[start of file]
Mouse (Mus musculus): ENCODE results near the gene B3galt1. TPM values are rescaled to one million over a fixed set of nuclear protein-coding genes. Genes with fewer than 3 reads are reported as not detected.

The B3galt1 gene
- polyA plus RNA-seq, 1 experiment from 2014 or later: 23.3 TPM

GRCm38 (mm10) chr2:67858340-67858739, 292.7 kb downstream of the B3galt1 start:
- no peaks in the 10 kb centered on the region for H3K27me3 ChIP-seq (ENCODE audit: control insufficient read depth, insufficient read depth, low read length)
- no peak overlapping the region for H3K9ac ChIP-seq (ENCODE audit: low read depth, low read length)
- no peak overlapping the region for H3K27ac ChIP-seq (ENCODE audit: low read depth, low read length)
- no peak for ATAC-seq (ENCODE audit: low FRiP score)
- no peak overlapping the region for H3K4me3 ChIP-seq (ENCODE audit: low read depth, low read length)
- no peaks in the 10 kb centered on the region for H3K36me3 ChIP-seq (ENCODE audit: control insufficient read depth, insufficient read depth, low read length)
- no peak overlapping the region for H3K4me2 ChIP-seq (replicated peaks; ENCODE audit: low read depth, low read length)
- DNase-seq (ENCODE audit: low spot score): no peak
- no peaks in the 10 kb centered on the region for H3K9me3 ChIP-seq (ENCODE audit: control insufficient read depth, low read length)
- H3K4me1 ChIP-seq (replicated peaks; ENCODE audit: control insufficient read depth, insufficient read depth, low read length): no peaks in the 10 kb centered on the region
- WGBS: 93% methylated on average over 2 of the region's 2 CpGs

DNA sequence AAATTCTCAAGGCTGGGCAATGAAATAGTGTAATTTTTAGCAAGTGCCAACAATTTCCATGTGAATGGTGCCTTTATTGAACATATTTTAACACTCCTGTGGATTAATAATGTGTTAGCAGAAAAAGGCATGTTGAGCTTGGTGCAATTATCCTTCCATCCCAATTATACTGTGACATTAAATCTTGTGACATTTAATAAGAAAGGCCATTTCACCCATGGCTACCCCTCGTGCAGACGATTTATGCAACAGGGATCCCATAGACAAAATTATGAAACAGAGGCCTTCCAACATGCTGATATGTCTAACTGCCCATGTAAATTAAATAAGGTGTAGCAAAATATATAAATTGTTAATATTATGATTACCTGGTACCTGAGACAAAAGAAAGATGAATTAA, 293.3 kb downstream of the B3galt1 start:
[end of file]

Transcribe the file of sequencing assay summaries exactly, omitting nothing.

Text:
Mouse (Mus musculus): ENCODE results near the gene B3galt1. TPM values are rescaled to one million over a fixed set of nuclear protein-coding genes. Genes with fewer than 3 reads are reported as not detected.

The B3galt1 gene
- polyA plus RNA-seq, 1 experiment from 2014 or later: 23.3 TPM

GRCm38 (mm10) chr2:67858340-67858739, 292.7 kb downstream of the B3galt1 start:
- no peaks in the 10 kb centered on the region for H3K27me3 ChIP-seq (ENCODE audit: control insufficient read depth, insufficient read depth, low read length)
- no peak overlapping the region for H3K9ac ChIP-seq (ENCODE audit: low read depth, low read length)
- no peak overlapping the region for H3K27ac ChIP-seq (ENCODE audit: low read depth, low read length)
- no peak for ATAC-seq (ENCODE audit: low FRiP score)
- no peak overlapping the region for H3K4me3 ChIP-seq (ENCODE audit: low read depth, low read length)
- no peaks in the 10 kb centered on the region for H3K36me3 ChIP-seq (ENCODE audit: control insufficient read depth, insufficient read depth, low read length)
- no peak overlapping the region for H3K4me2 ChIP-seq (replicated peaks; ENCODE audit: low read depth, low read length)
- DNase-seq (ENCODE audit: low spot score): no peak
- no peaks in the 10 kb centered on the region for H3K9me3 ChIP-seq (ENCODE audit: control insufficient read depth, low read length)
- H3K4me1 ChIP-seq (replicated peaks; ENCODE audit: control insufficient read depth, insufficient read depth, low read length): no peaks in the 10 kb centered on the region
- WGBS: 93% methylated on average over 2 of the region's 2 CpGs

DNA sequence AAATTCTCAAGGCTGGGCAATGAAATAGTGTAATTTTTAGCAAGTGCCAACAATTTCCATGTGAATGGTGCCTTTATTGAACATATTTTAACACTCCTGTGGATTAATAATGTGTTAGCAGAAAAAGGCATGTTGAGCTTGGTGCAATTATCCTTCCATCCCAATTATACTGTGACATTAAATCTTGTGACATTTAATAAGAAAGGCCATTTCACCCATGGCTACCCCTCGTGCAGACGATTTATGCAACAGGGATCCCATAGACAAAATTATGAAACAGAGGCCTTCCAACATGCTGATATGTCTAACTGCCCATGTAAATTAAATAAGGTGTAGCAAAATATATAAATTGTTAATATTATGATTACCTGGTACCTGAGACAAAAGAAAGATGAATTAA, 293.3 kb downstream of the B3galt1 start: